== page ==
spaceSpace and Physics

NASA's Orion Spacecraft Prepares For First Launch In 2018


Dr. Alfredo Carpineti

Senior Staff Writer & Space Correspondent

clockFeb 8 2016, 08:58 UTC
1159 NASA's Orion Spacecraft Prepares For First Launch In 2018
The Orion pressure vessel at the Kennedy Space Center. NASA/Rad Sinyak

The race to Mars is on, and NASA’s mission to the Red Planet has just begun another important phase.

The backbone of the new Orion crew module was unloaded this week at the Kennedy Space Center. It will now be outfitted ahead of its inaugural unmanned flight in late 2018 to the Moon and back.


Orion is the spacecraft being developed by NASA to take humans to an asteroid and, ultimately, to Mars. And not only will it take humanity further than ever before, but it is also the most advanced and safest space vehicle ever created.  

The crew module delivered to NASA is a pressure vessel, which will be the core of the manned quarters. It was constructed at Michoud Assembly Facility in New Orleans and flown to the center on NASA's fish-shaped Super Guppy plane.

NASA Super Guppy aircraft being prepped for flight. NASA


The pressure vessel is now in the Neil Armstrong Operations and Checkout Building, where engineers from NASA and Lockheed Martin will install all the systems and subsystems necessary to fly Orion around the Moon. The system includes heat shields, thermal protection, propulsion, computers, plumbing, electrical, life support, parachutes, and much more.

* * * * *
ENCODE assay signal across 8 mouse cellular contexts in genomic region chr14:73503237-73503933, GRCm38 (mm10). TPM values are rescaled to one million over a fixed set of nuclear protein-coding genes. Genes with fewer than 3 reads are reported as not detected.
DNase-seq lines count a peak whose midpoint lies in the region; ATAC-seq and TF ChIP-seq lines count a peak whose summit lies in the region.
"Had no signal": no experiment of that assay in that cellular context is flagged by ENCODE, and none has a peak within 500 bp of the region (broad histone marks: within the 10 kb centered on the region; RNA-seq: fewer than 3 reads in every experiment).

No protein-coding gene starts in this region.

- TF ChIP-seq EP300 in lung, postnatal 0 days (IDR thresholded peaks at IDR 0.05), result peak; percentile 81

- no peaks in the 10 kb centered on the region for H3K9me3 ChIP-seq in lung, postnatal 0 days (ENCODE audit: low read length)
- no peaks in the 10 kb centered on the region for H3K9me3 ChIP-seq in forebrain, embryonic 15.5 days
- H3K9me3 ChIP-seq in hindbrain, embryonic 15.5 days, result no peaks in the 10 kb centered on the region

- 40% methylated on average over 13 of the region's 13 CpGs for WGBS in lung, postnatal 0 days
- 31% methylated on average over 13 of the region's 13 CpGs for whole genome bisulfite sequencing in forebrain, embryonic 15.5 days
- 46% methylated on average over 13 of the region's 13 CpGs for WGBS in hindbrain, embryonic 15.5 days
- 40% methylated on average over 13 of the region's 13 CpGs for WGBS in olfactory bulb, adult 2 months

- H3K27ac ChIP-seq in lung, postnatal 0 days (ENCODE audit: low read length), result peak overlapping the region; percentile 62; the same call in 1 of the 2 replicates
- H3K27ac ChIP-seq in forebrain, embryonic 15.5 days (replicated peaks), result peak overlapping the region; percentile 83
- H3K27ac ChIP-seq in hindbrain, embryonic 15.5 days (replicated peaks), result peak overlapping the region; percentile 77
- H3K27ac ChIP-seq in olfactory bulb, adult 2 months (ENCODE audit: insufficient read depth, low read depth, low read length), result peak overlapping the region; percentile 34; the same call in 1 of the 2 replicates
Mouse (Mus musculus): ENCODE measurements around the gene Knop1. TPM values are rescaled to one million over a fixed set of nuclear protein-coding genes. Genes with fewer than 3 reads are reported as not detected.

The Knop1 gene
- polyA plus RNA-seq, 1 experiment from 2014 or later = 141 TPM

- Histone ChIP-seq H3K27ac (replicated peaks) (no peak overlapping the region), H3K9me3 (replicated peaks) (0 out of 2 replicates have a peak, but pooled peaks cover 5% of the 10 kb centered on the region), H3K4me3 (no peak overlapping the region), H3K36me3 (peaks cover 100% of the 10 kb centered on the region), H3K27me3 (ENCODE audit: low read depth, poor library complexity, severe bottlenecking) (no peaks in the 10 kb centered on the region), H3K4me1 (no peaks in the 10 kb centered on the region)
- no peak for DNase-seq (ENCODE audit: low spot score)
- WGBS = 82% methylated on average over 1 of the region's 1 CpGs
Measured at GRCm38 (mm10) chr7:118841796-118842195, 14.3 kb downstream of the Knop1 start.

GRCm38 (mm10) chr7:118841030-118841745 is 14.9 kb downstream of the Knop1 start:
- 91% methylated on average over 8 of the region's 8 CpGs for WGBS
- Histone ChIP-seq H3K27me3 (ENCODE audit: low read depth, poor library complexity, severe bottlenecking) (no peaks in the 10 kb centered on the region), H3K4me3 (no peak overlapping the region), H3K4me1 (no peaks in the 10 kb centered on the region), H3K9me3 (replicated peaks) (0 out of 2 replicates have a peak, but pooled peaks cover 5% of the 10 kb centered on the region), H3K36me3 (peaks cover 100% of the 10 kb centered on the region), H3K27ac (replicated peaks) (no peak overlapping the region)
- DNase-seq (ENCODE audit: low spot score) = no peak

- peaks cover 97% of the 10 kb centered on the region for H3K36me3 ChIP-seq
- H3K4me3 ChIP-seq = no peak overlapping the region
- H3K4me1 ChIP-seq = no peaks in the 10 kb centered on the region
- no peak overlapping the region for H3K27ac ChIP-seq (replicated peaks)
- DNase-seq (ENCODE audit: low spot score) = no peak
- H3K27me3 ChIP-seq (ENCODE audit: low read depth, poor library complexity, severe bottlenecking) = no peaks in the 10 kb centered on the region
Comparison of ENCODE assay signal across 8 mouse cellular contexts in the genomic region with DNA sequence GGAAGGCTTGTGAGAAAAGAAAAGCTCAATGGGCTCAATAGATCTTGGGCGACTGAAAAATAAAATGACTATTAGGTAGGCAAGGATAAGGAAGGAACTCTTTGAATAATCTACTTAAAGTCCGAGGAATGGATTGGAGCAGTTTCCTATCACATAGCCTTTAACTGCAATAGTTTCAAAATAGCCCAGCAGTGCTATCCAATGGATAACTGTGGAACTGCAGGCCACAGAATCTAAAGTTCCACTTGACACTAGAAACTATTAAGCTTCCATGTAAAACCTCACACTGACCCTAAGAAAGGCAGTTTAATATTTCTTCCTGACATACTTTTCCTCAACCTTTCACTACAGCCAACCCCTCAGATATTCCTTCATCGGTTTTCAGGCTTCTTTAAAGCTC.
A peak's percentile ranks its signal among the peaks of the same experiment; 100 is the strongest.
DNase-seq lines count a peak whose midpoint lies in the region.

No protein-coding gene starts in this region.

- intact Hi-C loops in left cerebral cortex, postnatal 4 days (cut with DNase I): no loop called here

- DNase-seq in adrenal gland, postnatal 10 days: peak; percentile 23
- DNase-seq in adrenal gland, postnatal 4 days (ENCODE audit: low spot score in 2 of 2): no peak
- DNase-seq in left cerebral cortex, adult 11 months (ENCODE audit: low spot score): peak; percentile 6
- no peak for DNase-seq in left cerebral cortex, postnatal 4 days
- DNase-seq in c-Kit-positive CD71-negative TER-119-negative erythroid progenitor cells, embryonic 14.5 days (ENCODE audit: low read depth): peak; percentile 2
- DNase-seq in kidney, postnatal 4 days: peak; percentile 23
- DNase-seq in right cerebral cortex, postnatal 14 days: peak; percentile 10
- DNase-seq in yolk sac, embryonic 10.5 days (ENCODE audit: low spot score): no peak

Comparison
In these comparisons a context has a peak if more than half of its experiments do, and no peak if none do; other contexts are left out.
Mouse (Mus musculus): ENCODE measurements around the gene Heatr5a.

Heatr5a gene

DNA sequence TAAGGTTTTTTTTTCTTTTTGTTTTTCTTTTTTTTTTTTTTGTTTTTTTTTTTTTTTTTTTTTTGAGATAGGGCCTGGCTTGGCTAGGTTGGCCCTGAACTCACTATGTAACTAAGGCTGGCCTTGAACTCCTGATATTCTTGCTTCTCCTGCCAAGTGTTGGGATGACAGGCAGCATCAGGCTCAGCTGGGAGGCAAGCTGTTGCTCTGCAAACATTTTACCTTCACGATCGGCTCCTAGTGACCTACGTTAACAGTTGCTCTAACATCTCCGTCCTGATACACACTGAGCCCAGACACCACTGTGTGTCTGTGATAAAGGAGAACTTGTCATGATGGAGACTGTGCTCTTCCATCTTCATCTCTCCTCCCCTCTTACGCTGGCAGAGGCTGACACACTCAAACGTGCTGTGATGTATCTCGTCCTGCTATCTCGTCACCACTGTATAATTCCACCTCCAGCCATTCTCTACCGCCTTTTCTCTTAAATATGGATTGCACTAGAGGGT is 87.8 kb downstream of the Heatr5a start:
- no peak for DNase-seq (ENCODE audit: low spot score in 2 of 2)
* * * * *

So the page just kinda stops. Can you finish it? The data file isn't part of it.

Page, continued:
The 2018 launch, called Exploration Mission 1 (EM-1), will take seven days to circle the Moon and return to Earth. It will be the first flight of a human-rated craft in deep space since the Apollo missions over four decades ago, although on this test flight it will have no humans on board. Manned flights are expected to begin in the early 2020s.

The EM-1 pressure vessel is about 3 meters (10 feet) in height and 5 meters (16 feet) in diameter, and weighs over 1,200 kilograms (2,700 pounds). The capsule will be launched atop the Space Launch System (SLS), the expendable launch vehicle that will be used by NASA in the future to bring cargo and crew into orbit.  


After EM-1 is completed, a crewed mission (EM-2) will explore an asteroid in near-Earth orbit. These tests will be fundamental in learning to overcome the challenges in the eventual journey to Mars. 

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